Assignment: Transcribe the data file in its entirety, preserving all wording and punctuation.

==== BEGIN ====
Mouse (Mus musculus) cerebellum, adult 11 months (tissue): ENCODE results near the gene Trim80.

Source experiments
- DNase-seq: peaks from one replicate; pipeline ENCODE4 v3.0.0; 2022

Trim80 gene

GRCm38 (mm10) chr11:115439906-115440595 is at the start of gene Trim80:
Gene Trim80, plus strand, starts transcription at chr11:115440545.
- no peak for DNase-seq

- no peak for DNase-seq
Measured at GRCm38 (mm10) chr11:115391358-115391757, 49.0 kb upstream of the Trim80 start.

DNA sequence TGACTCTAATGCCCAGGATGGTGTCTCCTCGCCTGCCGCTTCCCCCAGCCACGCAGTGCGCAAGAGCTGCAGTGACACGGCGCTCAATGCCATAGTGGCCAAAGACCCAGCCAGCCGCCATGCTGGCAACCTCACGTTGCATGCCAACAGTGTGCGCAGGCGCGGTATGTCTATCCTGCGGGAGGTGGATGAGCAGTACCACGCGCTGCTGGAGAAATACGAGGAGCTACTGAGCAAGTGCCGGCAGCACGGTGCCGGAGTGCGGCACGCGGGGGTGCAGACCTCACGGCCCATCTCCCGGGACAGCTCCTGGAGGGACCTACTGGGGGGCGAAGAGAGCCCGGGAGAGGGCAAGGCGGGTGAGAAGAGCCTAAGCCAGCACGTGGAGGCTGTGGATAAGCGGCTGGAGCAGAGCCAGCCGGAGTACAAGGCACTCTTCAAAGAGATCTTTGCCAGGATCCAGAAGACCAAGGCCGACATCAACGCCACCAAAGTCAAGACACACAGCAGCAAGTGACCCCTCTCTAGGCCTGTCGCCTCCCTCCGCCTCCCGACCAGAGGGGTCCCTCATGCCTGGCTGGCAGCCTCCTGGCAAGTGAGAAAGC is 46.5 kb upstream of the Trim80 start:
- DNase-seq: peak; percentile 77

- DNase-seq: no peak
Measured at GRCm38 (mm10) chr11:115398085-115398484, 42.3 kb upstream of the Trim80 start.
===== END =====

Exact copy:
Mouse (Mus musculus) cerebellum, adult 11 months (tissue): ENCODE results near the gene Trim80.

Source experiments
- DNase-seq: peaks from one replicate; pipeline ENCODE4 v3.0.0; 2022

Trim80 gene

GRCm38 (mm10) chr11:115439906-115440595 is at the start of gene Trim80:
Gene Trim80, plus strand, starts transcription at chr11:115440545.
- no peak for DNase-seq

- no peak for DNase-seq
Measured at GRCm38 (mm10) chr11:115391358-115391757, 49.0 kb upstream of the Trim80 start.

DNA sequence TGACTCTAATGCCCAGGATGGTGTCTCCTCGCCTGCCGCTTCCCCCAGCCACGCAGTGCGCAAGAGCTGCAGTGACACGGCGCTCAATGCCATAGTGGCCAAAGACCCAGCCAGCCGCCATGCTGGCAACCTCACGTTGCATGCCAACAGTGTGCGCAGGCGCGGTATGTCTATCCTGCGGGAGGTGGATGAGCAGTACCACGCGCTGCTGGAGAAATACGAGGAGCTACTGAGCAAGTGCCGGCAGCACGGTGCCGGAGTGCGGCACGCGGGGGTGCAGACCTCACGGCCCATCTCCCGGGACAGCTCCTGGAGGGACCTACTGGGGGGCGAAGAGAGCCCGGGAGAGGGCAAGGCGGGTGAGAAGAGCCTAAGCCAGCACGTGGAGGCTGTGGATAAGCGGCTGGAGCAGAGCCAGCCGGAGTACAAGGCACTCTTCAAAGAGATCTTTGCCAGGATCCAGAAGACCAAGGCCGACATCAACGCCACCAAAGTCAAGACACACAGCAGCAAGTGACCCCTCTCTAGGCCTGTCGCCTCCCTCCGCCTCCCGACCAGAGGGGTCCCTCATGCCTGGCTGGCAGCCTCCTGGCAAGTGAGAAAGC is 46.5 kb upstream of the Trim80 start:
- DNase-seq: peak; percentile 77

- DNase-seq: no peak
Measured at GRCm38 (mm10) chr11:115398085-115398484, 42.3 kb upstream of the Trim80 start.